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The “Yes, but” economy. Yes, we are worried about recession – but the economy is still robust

New York
CNN Business

Each week brings head-scratching conflicting news about the economy. This past week was no different, with a series of economic reports showing that – despite the recession talk – the US economy is showing remarkable resilience.

Yes, the economy is strong. But it comes with many caveats.

Let’s consider:

However, these are just ingredients in a murky soup of conflicting “yes, but” headlines.

Yes, consumers say they feel miserable about the economy. But a record 196 million Americans went shopping over the Thanksgiving weekend — and the roaring sales numbers weren’t just because inflation has pushed prices higher, but also because people made more transactions, according to Adobe Analytics.

Curtis Dubay, chief economist at the US Chamber of Commerce calls this “used pessimism” and says the economy may not be as bad as you think.

Yes, inflation at almost 40-year highs is eating into family budgets. But Americans are booking flights and going to Disney parks in near-record numbers, even with higher park prices.

Yes, economists are worried about a recession, but the job market is incredibly tight with more than 10 million open jobs and 1.7 jobs available for anyone looking for one (or wanting to work).

“The labor market is incredibly strong again,” Federal Reserve Chairman Jerome Powell said in a speech on Wednesday. “It’s too good, in a way, because it’s going to increase inflation.”

So what’s next?

The truth is, no one knows what happens next. Forecasts have been notoriously unreliable in the post-Covid economy. (Remember “transient” inflation?)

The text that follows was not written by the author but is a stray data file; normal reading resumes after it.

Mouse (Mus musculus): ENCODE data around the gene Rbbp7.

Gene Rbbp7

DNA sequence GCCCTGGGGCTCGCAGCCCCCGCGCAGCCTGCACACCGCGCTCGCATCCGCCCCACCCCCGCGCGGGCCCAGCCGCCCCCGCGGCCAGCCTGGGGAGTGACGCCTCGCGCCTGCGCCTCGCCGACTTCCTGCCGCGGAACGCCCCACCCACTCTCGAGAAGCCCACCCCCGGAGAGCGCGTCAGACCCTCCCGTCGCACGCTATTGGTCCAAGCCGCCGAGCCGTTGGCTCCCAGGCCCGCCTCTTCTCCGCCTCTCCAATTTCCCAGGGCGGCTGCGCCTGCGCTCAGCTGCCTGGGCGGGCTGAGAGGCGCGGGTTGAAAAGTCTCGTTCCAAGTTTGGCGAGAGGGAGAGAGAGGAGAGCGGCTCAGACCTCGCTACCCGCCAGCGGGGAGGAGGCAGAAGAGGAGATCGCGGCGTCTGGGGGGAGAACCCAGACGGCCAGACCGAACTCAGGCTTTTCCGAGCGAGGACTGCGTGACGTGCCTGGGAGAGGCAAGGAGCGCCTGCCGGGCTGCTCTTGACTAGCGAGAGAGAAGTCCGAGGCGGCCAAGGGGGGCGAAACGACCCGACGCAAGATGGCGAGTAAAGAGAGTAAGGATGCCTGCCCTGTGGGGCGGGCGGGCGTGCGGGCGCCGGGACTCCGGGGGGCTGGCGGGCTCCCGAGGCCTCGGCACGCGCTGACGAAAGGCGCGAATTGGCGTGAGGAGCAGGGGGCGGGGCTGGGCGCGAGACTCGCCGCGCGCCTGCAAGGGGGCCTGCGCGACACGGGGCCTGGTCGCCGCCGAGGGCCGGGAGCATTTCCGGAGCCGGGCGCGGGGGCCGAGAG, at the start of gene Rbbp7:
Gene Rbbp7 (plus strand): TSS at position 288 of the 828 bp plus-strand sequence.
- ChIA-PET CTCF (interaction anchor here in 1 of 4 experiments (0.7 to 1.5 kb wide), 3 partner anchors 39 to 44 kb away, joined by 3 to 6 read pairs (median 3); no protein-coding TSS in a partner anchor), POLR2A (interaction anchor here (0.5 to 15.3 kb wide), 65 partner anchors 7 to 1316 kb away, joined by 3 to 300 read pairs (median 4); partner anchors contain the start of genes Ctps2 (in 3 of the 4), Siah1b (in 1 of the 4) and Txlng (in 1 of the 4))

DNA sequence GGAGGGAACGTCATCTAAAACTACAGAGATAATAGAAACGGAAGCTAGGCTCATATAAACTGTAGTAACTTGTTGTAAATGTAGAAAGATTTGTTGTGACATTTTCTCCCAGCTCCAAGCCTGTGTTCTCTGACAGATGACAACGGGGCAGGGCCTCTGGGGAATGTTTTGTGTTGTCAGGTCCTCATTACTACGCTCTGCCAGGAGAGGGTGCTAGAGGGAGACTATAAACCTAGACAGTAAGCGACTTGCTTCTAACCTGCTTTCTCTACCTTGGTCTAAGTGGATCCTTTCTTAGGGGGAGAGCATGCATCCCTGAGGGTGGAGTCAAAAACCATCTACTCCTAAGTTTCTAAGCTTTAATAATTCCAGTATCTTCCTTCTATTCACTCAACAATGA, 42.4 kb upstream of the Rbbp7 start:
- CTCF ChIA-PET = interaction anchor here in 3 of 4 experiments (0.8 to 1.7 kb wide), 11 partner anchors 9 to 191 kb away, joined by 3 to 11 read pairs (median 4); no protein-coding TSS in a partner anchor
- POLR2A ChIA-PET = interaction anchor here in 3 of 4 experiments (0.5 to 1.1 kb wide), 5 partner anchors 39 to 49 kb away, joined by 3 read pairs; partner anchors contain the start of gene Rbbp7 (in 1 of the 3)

Trying to contain the highest inflation since the 1980s, the Fed has raised interest rates six times this year and even launched a three-quarter hike not once, but four times in a row.

That means next year will no doubt be a challenge as all that tightening continues to work its way through the economy.

But the household economy is in better shape to handle it, with an excess $1.7 trillion in savings as a cushion – although people will likely have to dip into more of their savings.

And while the housing market may cool, it won’t crash. After a very strong 2021, the sector is “adjusting, recalibrating,” Brown Harris Stevens CEO Bess Freedman said on CNN’s “Early Start.”

Covid broke the economy and putting it back together has been difficult to measure. Tens of millions of jobs were lost overnight. Schools closed, factories closed, more than a million lives lost. More than two years later, we are still struggling to measure the strength and durability of the recovery.

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